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With Kawhi Leonard resting on Wednesday, Utah Jazz discuss load management



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SALT LAKE CITY — There might be some disappointed Utah Jazz fans on Wednesday night. If you wanted to see Los Angeles Clippers star Kawhi Leonard suit up against the Jazz, you're out of luck.

Leonard won't be playing in Salt Lake City. The reason? Load management.

This isn’t new for last season’s NBA Finals MVP. It was a common practice for him in Toronto, where he played just 60 games, and will be once again. Wednesday's game is unique, though. There are NBA rules against players resting for national tv games (the Clippers and Jazz will air on ESPN), but according to ESPN's Rachel Nichols, the Clippers got the rest preapproved by the league.

"Our goal is to have him playing and being fresh all year, and we're doing that so far," Clippers head coach Doc Rivers told reporters at Wednesday’s shootaround. "I keep saying this: He's not the only guy we're having those conversations with, and every team is doing it.”

Every team is doing it — and that includes the Utah Jazz. Utah head coach Quin Snyder said it’s something that he and team trainer Mike Elliott discuss all the time. And while it’s not all that common for Jazz players to sit out games to rest (though, it has happened), that doesn’t mean they are not monitoring recovery.

“Coaches manage loads all the time with practice, with minutes within a different game,” Snyder said. “It kind of defies definition. If you only play someone for 7 minutes in a game, is that considered management? Or is 13 management? Or is 23 or 33? Or do you not play someone in overtime? So it really defies specific general statements. It's obviously something that we're aware of and lend credence to.”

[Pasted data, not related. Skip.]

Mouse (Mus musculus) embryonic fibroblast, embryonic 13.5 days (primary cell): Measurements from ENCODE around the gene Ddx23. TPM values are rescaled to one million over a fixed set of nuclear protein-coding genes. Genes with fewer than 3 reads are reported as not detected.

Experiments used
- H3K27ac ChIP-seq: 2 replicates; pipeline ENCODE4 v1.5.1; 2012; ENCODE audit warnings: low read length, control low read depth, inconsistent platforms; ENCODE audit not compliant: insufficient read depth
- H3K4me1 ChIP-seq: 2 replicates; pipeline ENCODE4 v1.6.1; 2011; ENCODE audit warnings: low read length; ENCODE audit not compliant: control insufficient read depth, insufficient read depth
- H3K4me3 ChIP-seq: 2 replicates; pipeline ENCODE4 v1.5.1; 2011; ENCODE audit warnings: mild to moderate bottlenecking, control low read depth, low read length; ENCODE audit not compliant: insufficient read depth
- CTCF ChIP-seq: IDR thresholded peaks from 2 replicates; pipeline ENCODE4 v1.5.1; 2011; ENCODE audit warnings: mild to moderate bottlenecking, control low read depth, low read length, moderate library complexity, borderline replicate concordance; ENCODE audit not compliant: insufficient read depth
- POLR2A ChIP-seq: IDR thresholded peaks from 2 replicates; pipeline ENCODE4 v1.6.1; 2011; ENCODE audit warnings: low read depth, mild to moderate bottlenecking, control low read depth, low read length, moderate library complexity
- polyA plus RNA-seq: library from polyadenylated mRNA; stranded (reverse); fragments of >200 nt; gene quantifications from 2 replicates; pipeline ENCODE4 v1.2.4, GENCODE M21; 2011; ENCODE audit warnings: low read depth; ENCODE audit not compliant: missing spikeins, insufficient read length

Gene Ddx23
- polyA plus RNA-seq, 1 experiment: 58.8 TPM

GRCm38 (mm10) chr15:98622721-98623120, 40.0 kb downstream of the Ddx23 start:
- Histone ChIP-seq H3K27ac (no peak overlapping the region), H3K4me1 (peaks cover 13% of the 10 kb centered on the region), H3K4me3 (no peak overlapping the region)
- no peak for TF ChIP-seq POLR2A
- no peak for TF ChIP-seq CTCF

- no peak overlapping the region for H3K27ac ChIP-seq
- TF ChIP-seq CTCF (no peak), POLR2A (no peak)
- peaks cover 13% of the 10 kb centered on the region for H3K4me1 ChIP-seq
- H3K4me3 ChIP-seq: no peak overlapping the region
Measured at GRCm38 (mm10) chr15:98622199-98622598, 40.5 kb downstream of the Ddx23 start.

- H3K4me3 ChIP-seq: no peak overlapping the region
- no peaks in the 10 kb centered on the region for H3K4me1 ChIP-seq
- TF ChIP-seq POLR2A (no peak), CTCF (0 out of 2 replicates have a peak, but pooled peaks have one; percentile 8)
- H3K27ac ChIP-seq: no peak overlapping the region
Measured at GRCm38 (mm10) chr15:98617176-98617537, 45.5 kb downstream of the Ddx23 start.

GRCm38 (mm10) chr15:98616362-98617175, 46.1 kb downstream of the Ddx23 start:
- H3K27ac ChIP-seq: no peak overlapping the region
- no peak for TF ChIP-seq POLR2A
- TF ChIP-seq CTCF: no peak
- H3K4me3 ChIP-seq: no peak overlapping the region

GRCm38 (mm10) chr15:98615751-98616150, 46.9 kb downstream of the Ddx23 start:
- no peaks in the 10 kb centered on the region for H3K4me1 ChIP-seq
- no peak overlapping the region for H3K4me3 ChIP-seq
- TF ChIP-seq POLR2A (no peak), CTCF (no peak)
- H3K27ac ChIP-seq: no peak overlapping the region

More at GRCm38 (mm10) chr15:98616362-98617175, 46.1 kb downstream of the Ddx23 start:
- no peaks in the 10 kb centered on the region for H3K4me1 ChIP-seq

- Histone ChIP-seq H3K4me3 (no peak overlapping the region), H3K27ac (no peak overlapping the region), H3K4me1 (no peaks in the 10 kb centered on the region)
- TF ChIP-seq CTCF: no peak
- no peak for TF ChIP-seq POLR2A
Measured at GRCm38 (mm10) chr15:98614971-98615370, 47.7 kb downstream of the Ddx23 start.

In an 82-game season filled with seemingly non-stop travel (the Jazz will play their fifth game in a week on Wednesday, and all have been in different cities), rest is no doubt important. It goes into decisions over when to practice, when to host shootaround and when to fly out of cities. This year, for example, the Jazz are planning on leaving the day after games during long road trips instead of immediately following the contest.

“I think it's very specific to a situation, a player, a team,” Snyder said. “And it's something we're conscious of and believe in, but how that translates and whether people externally see that happening and can point to it and talk about it is, you know, is a different story.”

Because no matter how important rest is, missing games does leave some players — and especially fans — with a bad taste in their mouths.

Utah's Joe Ingles has played in 308 straight games, the longest current streak in the NBA, and he doesn't love the thought of players sitting out.

“Personally, I don't really like it,” Ingles said. “I enjoy playing. Obviously, if I'm injured or going to hurt myself or risk myself, I'm not going to do it. But I've been fortunate, obviously too, with injuries.

"I take pride in trying to play every game. And I think it's just something I've always done. I've tried to play as many games as you can, whenever you can. Obviously, health is No. 1, but, like I said, I've been lucky on that side of things. You obviously can't judge anyone else. You don't know what other people are going through, so hopefully, he's all right — we'll see him next time I guess.”

As for sitting out in Salt Lake, Leonard could have picked a worse place.

“It's a good place to rest,” Ingles quipped. “Beautiful city; look out at the mountains.”

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